You can do all the extra work and audience building you want when it comes to your online presence, but if you aren’t making the most out of every opportunity (reader) that comes onto your webpage, you’re only winning half the battle. Your reputation is vital, and how people perceive your online presence is the difference between a passive view, a customer and someone who will sing the praises of your website.

Think about it. How many times were you turned off of a webpage without really looking at the product because of how their website appeared or how their representatives interacted with others on social media? The average person is getting savvy to how ad and marketing campaigns work, so you need to capitalize on word of mouth instead.

How do you do that? You manage your appearance and your reputation to make sure that only the best things are said about you. And how do you do that? Give everyone the time they deserve, and stop problems before they happen. Go the extra mile.

Here are some strategies and tactics that will help you market your blog and maintain a long standing relationship with your website audience.

Respond Quickly and Decisively

Being able to respond quickly to your website audience also means that you should nearly always be plugged in. Sometimes you can’t wait a weekend away from the office to respond to concerned or curious users. After that long, they’ll have completely forgotten about their concern (unless it is an emergency), and you’ll have missed your chance to engage positively.

Notifications, regardless of the website, make this a pretty easy task to stay on top of as long as you are dedicated and can find time every day (preferably twice a day) to respond to comments and other alerts on your various accounts that you use to improve your online presence.

Consider the following tips and strategies:

  • Try responding to a comment or two instead of idly waiting for a line or a late meeting. Turn idle time into an opportunity. You will want to stay safe while doing so, so try to avoid using public networks or use a VPN while you do so.
  • Try grouping each social media platform into its own section of time, if possible. Consider using tools such as HootSuite to manage your presence if you only have so much time on your hands.
  • Remember not to get too hung up on messages you’ve already sent. There is little you can do about them, and if they don’t work in their intended way, make sure that you are learning from the experience.  

Always Look to Solve the Deeper Problem

Customer complaints and other problems are opportunities not to be missed. Once you solve their problem or address their concern, they’ll be far more likely to be a return customer. However, you can’t always believe that the concern they bring to you and the thing they ask for is the real thing that they want.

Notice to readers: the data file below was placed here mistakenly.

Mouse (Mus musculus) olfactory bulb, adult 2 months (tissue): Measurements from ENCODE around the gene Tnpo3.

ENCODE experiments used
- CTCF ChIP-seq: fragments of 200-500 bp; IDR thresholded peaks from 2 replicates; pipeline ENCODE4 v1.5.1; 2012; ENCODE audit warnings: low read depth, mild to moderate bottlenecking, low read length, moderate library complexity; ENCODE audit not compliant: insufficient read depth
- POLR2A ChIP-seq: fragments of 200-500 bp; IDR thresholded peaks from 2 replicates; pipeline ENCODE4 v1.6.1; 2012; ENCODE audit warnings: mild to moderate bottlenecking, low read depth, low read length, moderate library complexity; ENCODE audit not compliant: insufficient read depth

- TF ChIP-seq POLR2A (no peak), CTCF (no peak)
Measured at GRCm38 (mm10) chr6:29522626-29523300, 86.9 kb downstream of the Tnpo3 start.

Before you respond to an email, comment or interact with readers in any manner, you need to ask yourself: “What is the reader or customer really looking for and what can I do to satisfy that need?” Empathy is the better part of communication.

Look Clean and Operate Well

It is well-known that people don’t like waiting for webpages to load, and after a few seconds, your retention rates will drop like an anvil over a cliff. How can you have a conversation if potential clients and viewers leave your site because they don’t have time to worry about loading times?

While there are numerous and contextual methods to speed up a website and make it look nicer, try to consider some of the following to make your website more appealing:

  • If there are scripts on your website that take a while to use but experience minimal usage, make sure you really need them. Some people might find them to be clutter, and they could increase load times. You don’t need to be using all the latest scripts to have a high-quality website.
  • On a similar note to scripts on your website, try not to overload the reader with information and options if you have a focus for the website. While this doesn’t necessarily mean having a minimalistic approach, make sure that every last item on your webpage has a purpose.
  • While this may seem obvious, make sure that you are using fonts and designs for your website that both fit the tone for the website and are visually appealing. A website related to flowers might not make the best first impression with a gothic theme, for an extreme example.